8. GIESELER Groß DAC official release

    Highly doubtful it cant be arranged - but of course contact me and/or Mike when the time comes. Thanks Bill
  9. GIESELER Groß DAC official release

    Make sure you have significant grunt if you want to do DSD. Its supposed to sound good though - Miska swears by it. Clay may even be able to build a special version of the Grob just for that Thanks Bill
  10. GIESELER Groß DAC official release

    I upsample to DXD - not DSD. The computer I use doesn't have the grunt for DSD up-sampling. This test - except for the DXD up-sampling is a test of how both players do PCM. Personally not a big fan of DSD - not that it cant sound good - it can - its just so damn inefficient in bit usage. I have put many DSD files through the following process. Converted it to DXD, ran it through my entropy encoder to see how far it really goes to. 88.2 k virtually always covers it. Down-sample it to that and rerun it through the entropy encoder - its much much smaller without loss of anything except noise. Thanks Bill
  11. GIESELER Groß DAC official release

    I am surprised Mike didn't demo it to you when you went down Saturday - but likely had other things that needed doing, such as finishing my Magnesium's - hint hint Mike You can borrow mine of course, but it is needed for a while here so it can be checked against the DS and it's new update - Redcloud. After that, I know its a bugger of a drive from where you live, but you can come down and borrow it. I also own a DSJ, but that's being repaired under warranty right now and you might like to wait until its repaired. You can then compare both. You can then also check out MQA via its built in bridge. Its entirely up to you. Thanks Bill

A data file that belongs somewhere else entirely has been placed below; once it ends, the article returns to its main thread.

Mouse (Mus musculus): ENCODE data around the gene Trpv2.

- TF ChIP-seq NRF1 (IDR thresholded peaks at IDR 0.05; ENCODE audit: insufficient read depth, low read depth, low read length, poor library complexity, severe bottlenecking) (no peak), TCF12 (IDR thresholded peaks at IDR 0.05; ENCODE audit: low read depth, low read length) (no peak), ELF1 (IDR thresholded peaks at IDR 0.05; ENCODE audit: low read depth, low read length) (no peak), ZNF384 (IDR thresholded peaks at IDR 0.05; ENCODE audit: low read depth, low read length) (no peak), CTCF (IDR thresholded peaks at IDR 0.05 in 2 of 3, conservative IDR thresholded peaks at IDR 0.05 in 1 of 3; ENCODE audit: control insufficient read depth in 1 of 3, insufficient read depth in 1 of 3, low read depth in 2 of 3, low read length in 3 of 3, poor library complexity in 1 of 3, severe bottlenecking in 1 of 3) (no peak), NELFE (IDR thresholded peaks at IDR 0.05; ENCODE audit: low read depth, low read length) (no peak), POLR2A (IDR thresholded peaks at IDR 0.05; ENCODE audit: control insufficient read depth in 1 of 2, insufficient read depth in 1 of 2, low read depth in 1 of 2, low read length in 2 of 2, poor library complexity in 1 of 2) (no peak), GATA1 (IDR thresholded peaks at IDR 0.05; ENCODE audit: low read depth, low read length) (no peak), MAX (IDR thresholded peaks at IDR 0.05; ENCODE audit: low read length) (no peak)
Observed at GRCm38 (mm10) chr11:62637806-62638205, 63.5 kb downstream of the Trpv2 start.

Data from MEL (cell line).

12. Very true in both the DS and whatever chip is in the Grob. So I will modify my comment. It is well known the earlier up-sampling in the cahin ie 44.1 to DXD is more critical than the later ones in terms of sound quality. Both the Grob and DS benefited from the upsampling in HQPlayer. Wthout HQPlayer the Grob to my ears was still better - but it wasn't drop dead better. With the HQPlayer both were improved but the Grob seemed to benefit more so the difference was very obvious. I conjecture this is because of the higher quality of the up-sampling in the DS, which is of course a great credit to Ted Smith. However I have spoken a fair bit to the maker of HQPlayer on Computer Audiophile, Miska, and his up-sampling algorithms are really really good - its not surprising they are better than either DAC. Thanks Bill